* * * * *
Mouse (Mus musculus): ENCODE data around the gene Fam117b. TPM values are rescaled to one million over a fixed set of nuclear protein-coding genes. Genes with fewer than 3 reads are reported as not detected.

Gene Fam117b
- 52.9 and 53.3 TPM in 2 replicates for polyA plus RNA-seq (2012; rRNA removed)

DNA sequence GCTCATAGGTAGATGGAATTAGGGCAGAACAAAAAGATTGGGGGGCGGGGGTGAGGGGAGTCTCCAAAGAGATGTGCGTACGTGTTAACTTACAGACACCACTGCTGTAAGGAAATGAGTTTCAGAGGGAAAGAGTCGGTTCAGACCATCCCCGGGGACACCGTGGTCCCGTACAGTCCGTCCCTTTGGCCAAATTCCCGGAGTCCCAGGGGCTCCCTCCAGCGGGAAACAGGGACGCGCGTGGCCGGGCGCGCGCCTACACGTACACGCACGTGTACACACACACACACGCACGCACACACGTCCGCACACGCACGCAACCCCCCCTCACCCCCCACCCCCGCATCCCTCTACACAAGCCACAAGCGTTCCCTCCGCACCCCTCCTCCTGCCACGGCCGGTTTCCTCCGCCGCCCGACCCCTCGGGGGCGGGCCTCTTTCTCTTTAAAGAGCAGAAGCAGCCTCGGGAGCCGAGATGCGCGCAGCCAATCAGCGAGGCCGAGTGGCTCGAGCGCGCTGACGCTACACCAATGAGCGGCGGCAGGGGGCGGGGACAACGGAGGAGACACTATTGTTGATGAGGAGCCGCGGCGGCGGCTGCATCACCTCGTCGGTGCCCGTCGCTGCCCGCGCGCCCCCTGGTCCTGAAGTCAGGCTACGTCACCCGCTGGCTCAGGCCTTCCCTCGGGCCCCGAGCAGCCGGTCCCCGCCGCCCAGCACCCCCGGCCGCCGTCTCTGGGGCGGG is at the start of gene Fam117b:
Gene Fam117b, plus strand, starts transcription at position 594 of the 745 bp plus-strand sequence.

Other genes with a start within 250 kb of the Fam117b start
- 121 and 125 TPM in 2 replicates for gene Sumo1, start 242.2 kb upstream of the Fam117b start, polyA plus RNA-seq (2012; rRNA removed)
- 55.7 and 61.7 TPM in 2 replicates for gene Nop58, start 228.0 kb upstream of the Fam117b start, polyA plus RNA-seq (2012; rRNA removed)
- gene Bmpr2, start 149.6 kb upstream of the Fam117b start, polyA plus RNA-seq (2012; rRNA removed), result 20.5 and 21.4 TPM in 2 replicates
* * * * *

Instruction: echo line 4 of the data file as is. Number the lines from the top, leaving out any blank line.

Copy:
DNA sequence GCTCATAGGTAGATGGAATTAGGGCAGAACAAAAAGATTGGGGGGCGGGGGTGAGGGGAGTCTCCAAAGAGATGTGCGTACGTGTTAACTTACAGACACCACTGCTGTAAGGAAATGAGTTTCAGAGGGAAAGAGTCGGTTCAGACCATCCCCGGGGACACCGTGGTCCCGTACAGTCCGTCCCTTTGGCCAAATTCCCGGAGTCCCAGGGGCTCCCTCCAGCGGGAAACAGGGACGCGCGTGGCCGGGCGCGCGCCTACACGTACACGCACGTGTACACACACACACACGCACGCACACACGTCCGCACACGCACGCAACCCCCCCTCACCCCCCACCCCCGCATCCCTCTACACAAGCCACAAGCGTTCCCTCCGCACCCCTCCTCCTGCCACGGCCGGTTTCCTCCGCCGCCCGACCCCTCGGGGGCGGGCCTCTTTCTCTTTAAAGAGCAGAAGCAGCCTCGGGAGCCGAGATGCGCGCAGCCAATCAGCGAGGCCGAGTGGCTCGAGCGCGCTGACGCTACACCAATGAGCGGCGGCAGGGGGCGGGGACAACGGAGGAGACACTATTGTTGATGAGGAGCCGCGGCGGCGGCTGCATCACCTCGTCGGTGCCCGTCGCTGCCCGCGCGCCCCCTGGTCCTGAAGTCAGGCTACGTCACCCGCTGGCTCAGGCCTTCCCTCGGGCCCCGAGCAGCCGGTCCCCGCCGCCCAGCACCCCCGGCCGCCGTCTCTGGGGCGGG is at the start of gene Fam117b: